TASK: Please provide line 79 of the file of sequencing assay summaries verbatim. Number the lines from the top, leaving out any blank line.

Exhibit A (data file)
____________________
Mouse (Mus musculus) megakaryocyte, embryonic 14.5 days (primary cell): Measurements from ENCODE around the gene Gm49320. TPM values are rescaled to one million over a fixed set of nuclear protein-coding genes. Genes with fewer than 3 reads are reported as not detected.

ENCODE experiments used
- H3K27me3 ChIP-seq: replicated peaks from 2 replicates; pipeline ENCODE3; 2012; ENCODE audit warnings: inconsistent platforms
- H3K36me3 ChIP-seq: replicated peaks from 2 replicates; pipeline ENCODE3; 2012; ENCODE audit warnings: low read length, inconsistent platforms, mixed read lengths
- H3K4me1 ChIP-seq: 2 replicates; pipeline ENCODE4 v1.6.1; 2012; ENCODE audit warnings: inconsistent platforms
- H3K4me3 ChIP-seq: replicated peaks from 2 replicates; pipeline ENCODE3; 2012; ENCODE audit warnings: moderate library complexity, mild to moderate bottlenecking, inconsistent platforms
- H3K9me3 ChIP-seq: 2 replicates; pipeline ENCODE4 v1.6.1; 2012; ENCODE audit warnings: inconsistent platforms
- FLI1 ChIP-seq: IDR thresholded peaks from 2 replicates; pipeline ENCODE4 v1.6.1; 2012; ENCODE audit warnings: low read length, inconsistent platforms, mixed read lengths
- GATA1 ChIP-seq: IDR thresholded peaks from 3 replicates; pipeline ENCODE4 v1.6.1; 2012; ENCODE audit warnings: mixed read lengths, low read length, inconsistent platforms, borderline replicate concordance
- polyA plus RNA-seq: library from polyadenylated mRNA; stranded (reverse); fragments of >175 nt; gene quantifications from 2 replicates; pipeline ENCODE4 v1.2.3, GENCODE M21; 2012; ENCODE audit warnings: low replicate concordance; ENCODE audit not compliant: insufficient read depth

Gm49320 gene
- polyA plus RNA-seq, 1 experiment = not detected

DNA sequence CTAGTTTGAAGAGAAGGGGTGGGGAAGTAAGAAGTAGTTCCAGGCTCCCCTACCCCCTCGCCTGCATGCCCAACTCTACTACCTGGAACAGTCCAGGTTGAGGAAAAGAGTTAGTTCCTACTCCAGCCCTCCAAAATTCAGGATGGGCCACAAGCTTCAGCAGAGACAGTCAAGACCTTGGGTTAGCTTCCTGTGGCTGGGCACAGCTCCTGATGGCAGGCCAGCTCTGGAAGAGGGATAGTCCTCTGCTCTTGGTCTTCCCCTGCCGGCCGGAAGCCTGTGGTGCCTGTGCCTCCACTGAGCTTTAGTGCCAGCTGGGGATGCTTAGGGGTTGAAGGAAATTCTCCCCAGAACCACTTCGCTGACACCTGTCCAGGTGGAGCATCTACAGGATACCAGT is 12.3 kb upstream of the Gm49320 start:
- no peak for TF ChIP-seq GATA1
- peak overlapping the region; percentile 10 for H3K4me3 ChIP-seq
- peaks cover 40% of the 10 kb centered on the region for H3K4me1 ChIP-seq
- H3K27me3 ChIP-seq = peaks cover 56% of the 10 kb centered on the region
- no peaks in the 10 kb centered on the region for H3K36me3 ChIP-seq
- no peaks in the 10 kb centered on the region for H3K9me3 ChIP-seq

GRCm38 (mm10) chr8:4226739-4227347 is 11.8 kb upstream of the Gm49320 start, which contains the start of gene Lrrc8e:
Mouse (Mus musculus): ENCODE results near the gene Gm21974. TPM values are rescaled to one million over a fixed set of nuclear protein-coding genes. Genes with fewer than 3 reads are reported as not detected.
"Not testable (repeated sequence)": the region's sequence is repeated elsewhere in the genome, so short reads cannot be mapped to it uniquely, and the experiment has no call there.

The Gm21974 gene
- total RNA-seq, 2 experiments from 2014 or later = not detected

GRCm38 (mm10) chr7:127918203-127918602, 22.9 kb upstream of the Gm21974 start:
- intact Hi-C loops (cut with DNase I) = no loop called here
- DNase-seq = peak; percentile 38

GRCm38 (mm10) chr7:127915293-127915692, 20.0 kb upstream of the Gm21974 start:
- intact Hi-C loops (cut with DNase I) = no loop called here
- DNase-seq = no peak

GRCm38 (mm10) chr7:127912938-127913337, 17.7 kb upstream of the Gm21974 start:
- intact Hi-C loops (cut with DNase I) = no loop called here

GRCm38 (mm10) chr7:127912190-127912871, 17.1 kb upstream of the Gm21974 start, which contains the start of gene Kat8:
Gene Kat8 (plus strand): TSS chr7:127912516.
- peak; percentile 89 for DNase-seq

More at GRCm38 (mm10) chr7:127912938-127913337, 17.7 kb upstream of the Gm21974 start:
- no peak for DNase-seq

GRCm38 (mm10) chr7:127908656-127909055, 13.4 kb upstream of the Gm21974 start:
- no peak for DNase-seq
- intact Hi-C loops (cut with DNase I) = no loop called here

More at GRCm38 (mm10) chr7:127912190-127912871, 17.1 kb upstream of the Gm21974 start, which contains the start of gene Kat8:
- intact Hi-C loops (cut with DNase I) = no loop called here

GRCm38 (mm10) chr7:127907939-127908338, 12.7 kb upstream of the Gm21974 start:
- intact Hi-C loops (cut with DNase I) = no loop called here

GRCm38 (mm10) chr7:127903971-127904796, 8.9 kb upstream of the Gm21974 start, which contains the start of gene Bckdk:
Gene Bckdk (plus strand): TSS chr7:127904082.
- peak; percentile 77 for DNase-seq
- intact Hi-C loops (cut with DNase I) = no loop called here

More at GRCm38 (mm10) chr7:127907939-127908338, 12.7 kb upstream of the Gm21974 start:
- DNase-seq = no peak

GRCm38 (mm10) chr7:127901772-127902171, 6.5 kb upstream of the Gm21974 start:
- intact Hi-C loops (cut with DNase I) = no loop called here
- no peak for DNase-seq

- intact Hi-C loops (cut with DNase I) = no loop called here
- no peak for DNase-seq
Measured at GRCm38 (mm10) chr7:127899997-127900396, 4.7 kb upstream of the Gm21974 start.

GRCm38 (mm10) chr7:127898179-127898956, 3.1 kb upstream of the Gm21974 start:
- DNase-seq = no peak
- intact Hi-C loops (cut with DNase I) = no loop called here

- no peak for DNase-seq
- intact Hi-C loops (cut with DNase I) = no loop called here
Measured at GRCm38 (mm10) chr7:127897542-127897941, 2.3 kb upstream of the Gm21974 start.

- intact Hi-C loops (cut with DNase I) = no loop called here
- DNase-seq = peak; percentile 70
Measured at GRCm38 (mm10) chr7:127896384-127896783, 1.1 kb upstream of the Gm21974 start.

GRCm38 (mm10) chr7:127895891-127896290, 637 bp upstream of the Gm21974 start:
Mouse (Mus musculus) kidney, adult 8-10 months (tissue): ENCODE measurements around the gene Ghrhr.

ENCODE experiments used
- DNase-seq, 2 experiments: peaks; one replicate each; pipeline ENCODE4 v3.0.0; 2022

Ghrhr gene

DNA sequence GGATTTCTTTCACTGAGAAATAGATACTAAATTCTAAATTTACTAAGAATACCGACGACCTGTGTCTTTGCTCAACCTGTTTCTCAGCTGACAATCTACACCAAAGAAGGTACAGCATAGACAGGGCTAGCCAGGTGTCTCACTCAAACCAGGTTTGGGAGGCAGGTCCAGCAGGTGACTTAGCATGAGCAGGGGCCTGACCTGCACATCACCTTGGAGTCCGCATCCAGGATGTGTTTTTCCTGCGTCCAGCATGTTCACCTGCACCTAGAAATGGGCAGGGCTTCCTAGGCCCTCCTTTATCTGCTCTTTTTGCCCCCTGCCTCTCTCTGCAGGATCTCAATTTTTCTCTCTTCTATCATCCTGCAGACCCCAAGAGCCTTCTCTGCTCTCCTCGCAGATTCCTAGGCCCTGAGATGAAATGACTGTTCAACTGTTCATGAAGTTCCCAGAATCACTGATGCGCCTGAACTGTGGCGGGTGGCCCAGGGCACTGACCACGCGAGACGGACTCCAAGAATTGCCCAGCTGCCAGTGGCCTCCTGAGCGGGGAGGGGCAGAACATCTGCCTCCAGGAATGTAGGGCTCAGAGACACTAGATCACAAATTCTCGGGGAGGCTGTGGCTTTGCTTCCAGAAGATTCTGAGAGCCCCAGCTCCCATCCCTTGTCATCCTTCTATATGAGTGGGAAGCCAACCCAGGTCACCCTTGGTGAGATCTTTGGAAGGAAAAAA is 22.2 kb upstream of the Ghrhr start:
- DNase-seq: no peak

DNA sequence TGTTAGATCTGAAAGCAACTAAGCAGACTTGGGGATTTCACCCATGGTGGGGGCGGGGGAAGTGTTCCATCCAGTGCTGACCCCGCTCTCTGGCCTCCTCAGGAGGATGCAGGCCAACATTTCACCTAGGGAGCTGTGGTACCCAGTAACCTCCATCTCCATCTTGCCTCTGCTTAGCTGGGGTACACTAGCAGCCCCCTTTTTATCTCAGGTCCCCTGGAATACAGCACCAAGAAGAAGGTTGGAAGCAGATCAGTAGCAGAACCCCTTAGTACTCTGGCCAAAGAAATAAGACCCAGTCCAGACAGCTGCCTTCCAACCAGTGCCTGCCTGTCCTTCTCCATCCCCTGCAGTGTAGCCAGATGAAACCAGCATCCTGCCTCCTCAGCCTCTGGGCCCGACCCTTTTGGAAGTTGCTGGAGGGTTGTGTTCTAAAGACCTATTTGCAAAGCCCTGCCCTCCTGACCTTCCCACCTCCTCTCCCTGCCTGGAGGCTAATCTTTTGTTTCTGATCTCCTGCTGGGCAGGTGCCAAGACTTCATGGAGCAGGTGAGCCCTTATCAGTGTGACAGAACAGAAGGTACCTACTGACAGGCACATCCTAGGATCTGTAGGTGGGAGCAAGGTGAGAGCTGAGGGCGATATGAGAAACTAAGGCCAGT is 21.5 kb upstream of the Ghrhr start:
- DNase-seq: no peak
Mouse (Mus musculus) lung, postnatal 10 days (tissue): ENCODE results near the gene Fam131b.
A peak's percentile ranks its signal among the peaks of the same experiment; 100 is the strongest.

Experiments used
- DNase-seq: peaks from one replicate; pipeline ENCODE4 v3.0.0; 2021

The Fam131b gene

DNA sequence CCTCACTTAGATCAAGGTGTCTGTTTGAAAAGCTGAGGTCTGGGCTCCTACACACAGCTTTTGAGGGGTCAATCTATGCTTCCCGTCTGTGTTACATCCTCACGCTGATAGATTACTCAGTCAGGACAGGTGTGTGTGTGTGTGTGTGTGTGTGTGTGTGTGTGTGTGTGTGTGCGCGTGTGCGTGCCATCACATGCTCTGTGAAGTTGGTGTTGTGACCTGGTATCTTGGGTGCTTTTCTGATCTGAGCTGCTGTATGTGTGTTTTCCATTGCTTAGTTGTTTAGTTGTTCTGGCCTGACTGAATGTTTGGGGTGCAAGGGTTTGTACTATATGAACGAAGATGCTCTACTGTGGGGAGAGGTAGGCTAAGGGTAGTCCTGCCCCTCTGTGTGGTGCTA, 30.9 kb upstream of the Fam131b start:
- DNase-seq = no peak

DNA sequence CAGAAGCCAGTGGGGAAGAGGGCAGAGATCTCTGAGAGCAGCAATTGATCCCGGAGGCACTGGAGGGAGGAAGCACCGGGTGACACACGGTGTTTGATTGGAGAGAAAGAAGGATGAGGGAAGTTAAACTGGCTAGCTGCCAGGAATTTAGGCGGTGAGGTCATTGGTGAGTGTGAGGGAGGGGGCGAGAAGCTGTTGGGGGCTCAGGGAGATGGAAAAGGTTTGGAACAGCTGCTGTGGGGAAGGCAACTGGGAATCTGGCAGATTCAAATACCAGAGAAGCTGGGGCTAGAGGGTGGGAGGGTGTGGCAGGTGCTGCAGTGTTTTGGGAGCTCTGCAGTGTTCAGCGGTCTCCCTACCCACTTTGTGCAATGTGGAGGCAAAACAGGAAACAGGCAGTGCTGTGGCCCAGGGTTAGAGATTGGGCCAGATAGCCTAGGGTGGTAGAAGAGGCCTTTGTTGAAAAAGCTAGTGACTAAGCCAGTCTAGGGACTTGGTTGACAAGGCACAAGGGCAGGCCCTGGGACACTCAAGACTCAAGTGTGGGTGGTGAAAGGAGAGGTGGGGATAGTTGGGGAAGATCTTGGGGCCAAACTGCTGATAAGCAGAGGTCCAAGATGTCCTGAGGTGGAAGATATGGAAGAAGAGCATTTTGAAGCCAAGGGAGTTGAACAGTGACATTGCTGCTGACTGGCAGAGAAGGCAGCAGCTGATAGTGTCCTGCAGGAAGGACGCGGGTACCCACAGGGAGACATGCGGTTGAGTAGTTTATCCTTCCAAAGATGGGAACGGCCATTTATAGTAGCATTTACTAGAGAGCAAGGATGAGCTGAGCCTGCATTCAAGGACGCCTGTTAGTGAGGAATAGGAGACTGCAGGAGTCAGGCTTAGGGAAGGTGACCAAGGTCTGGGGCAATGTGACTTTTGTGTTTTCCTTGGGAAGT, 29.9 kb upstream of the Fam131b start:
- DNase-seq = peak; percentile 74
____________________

The Fam131b gene